The merger of Willis Group Holdings Plc and Towers Watson & Co. moved one step closer to reality when shareholders voted on December 11 to accept Willis’ sweetened offer of $10 per share in cash, more than double the amount originally offered in the stock-and-cash deal. Both sides are saying the merger is expected to close “very early in the new year.”
While large institutional investors held out for and ultimately got the higher price they were seeking, none of them questioned the compelling logic of bringing together Willis, a leading global risk advisor, insurance and reinsurance broker, and Towers Watson, a leading global professional services company.
As I suggested in a post this summer after the deal was first announced, the merger will enable the new Willis Towers Watson to compete more fully in the emerging global benefits consulting, administration and brokerage market, following in the footsteps of mergers such as the 2010 Aon Hewitt hook-up.
Beyond the business benefits for shareholders, the merger also will be positive for clients of the two firms, giving them another service provider with broader capabilities and global expertise to choose from. Clients may also have the opportunity to consolidate services and increase their purchasing power so they can leverage relationships across geographies and between multiple service lines. While clients can expect no significant short-term change relative to benefits consulting and administration, they will likely find advantages from an increased focus on and investment in international benefits brokerage and administration.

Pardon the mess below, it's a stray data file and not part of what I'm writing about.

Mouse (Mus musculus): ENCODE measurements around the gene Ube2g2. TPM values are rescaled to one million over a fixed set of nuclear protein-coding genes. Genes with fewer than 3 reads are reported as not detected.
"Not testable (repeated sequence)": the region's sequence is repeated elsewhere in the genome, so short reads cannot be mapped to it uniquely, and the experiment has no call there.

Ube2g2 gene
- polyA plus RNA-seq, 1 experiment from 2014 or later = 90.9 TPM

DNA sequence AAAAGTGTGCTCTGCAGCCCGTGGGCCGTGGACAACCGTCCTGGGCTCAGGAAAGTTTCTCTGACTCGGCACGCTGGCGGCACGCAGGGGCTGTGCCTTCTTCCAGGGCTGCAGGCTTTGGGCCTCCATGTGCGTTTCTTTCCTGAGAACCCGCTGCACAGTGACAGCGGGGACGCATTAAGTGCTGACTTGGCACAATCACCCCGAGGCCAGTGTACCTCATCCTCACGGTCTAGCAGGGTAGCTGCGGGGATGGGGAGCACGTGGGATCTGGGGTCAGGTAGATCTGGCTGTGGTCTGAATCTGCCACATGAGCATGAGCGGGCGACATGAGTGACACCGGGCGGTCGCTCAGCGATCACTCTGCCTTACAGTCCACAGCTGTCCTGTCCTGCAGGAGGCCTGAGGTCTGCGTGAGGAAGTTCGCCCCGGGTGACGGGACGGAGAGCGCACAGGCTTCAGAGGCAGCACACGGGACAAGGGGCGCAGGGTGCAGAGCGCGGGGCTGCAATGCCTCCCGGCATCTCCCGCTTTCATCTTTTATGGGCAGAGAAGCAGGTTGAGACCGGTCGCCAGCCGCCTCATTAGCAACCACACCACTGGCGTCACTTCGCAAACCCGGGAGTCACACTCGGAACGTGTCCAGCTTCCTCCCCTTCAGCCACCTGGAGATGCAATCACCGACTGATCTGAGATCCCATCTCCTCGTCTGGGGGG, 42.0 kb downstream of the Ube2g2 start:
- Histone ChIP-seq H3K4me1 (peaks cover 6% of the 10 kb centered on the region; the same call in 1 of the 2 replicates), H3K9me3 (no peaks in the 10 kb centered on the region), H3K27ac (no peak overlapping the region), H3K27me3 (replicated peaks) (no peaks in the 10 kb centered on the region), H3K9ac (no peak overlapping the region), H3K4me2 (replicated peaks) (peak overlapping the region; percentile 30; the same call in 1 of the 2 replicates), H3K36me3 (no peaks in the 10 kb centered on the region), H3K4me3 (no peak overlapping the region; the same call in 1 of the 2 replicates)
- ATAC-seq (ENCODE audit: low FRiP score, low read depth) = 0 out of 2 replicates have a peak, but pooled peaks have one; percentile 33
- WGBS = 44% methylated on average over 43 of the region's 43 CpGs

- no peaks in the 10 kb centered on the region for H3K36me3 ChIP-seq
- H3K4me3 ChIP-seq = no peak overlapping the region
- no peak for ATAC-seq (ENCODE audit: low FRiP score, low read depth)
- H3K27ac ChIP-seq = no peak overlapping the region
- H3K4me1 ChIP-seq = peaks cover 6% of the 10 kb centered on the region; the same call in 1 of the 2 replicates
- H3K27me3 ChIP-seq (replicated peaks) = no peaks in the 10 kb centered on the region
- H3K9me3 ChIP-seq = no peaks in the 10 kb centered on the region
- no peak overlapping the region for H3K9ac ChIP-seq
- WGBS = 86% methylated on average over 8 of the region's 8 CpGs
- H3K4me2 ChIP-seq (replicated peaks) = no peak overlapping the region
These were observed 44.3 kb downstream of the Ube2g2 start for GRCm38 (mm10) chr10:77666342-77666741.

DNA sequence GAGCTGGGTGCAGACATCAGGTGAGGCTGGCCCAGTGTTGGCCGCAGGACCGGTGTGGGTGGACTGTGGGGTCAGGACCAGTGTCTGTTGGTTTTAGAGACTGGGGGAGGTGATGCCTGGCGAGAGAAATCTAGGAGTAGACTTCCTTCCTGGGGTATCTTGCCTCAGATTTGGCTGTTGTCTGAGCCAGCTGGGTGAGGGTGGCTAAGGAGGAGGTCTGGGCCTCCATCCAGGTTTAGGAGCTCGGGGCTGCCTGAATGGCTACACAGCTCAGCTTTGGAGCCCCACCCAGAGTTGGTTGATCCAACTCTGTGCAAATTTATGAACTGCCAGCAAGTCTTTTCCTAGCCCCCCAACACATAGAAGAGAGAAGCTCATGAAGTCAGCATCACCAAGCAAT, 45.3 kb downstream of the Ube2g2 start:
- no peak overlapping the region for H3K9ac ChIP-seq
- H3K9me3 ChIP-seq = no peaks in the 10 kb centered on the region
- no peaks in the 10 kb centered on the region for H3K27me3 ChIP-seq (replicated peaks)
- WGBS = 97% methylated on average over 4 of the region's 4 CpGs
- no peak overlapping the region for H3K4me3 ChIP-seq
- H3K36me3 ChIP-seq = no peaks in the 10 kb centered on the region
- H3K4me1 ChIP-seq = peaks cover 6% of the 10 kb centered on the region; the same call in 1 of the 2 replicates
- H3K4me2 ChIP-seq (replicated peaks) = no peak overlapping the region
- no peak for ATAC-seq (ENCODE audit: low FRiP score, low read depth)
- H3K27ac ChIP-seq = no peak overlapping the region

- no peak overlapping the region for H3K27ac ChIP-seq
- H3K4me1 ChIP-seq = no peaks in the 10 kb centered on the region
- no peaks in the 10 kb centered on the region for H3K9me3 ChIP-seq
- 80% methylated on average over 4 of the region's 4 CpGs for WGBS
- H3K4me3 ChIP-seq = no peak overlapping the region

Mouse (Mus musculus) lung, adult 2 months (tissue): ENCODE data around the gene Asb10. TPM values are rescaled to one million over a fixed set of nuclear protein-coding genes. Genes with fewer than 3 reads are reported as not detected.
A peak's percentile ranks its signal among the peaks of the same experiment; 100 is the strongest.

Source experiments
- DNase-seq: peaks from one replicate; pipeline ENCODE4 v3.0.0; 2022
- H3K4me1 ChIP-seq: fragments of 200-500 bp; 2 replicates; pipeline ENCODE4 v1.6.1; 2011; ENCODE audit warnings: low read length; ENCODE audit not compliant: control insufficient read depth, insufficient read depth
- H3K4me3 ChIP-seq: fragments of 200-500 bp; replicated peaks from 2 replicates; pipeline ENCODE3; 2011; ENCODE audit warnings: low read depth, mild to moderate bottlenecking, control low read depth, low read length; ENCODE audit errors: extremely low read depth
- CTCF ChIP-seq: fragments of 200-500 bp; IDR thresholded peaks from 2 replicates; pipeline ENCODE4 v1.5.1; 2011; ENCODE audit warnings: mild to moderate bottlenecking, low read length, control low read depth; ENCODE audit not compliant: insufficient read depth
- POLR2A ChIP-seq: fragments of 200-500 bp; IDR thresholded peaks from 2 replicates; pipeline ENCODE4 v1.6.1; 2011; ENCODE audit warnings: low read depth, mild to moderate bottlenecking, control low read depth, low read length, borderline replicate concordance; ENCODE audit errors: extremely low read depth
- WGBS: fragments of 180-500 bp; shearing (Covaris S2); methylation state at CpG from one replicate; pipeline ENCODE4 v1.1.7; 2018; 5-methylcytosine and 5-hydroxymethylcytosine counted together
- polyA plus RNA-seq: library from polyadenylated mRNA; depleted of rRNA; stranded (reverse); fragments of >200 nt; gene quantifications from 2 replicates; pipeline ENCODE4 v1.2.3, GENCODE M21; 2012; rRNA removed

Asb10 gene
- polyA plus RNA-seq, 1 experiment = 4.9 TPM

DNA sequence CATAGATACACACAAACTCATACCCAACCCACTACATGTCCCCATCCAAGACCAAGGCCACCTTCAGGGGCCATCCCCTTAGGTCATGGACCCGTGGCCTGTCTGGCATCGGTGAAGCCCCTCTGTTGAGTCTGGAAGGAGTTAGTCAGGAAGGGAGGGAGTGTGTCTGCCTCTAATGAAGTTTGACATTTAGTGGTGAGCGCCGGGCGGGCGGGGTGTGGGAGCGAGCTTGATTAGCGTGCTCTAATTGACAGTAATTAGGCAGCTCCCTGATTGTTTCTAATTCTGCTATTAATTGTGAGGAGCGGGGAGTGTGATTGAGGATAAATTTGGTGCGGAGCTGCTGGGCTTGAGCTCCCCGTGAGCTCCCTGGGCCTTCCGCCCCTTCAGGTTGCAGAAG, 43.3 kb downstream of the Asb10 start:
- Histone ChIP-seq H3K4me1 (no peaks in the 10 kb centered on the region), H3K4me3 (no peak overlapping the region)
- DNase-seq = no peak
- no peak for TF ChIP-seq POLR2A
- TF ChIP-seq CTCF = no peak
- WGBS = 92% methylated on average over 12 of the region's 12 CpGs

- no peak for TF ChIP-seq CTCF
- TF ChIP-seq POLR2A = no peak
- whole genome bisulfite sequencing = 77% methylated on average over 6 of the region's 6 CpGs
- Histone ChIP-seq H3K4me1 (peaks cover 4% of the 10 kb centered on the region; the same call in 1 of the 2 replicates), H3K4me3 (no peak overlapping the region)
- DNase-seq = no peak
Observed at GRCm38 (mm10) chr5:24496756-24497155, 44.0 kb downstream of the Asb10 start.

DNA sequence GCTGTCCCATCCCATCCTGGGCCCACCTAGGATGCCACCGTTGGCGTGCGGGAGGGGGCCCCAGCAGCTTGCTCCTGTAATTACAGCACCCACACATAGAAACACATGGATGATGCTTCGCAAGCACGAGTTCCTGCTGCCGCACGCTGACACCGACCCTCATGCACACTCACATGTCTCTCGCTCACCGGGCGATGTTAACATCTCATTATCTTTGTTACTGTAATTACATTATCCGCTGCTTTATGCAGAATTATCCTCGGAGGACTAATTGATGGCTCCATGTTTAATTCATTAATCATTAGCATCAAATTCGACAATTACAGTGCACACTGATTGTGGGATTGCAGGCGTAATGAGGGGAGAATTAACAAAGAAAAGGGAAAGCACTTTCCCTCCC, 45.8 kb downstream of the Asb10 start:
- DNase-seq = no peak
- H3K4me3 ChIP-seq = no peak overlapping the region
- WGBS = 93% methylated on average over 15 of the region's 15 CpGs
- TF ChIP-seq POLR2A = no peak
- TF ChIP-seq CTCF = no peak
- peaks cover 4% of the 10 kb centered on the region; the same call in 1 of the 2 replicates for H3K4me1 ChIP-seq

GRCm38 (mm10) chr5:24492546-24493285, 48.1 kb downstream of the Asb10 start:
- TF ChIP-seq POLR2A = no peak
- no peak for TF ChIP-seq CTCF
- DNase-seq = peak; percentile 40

Major global enterprises are getting serious about managing talent across their organizations by investing in global Human Capital Management (HCM) systems, partnering with integrated global payroll providers and, most recently, pursuing international benefits solutions. The 2015 Towers Watson Talent Management and Rewards Pulse Survey confirms the need for employers to attract and retain qualified workers around the world. The survey suggests that 66 percent of employers are reporting problems attracting employees with the critical skills they need; the ratio of unemployed-person-per-opening is now only 1.4:1. Willis Towers Watson will be positioned to help its clients attract and manage talent on an international level.
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